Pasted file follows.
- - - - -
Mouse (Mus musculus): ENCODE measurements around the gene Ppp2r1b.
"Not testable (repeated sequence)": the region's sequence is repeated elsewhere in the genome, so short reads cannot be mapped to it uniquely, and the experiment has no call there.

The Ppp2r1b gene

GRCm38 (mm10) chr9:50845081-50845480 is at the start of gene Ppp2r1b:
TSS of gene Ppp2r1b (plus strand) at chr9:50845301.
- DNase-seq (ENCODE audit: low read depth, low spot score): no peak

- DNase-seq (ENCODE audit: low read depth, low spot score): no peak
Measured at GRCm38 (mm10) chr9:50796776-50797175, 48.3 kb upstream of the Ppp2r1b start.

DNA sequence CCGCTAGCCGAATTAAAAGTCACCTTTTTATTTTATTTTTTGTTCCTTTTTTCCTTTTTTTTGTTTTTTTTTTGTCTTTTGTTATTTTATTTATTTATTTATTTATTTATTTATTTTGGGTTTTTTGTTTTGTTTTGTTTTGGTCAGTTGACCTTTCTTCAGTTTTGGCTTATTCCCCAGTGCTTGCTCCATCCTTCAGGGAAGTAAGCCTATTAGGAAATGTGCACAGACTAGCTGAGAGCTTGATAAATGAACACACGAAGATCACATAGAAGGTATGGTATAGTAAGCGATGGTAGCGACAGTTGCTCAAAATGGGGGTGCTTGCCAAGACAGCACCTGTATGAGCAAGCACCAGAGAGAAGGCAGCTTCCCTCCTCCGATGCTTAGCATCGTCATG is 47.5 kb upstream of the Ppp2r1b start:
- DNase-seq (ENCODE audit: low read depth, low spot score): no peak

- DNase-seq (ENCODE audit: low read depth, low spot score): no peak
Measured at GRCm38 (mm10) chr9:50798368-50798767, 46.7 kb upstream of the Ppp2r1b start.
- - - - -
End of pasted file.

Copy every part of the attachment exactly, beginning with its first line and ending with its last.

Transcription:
Mouse (Mus musculus): ENCODE measurements around the gene Ppp2r1b.
"Not testable (repeated sequence)": the region's sequence is repeated elsewhere in the genome, so short reads cannot be mapped to it uniquely, and the experiment has no call there.

The Ppp2r1b gene

GRCm38 (mm10) chr9:50845081-50845480 is at the start of gene Ppp2r1b:
TSS of gene Ppp2r1b (plus strand) at chr9:50845301.
- DNase-seq (ENCODE audit: low read depth, low spot score): no peak

- DNase-seq (ENCODE audit: low read depth, low spot score): no peak
Measured at GRCm38 (mm10) chr9:50796776-50797175, 48.3 kb upstream of the Ppp2r1b start.

DNA sequence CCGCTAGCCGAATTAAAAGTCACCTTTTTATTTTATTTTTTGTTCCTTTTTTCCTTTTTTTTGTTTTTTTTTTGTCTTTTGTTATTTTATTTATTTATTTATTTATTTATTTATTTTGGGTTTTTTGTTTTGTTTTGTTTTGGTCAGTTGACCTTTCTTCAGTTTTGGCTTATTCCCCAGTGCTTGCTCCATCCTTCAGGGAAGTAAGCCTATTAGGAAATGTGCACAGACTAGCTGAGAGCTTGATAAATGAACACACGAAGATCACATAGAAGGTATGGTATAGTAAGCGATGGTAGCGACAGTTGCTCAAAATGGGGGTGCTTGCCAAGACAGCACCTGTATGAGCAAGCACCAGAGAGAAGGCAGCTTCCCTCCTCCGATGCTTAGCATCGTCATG is 47.5 kb upstream of the Ppp2r1b start:
- DNase-seq (ENCODE audit: low read depth, low spot score): no peak

- DNase-seq (ENCODE audit: low read depth, low spot score): no peak
Measured at GRCm38 (mm10) chr9:50798368-50798767, 46.7 kb upstream of the Ppp2r1b start.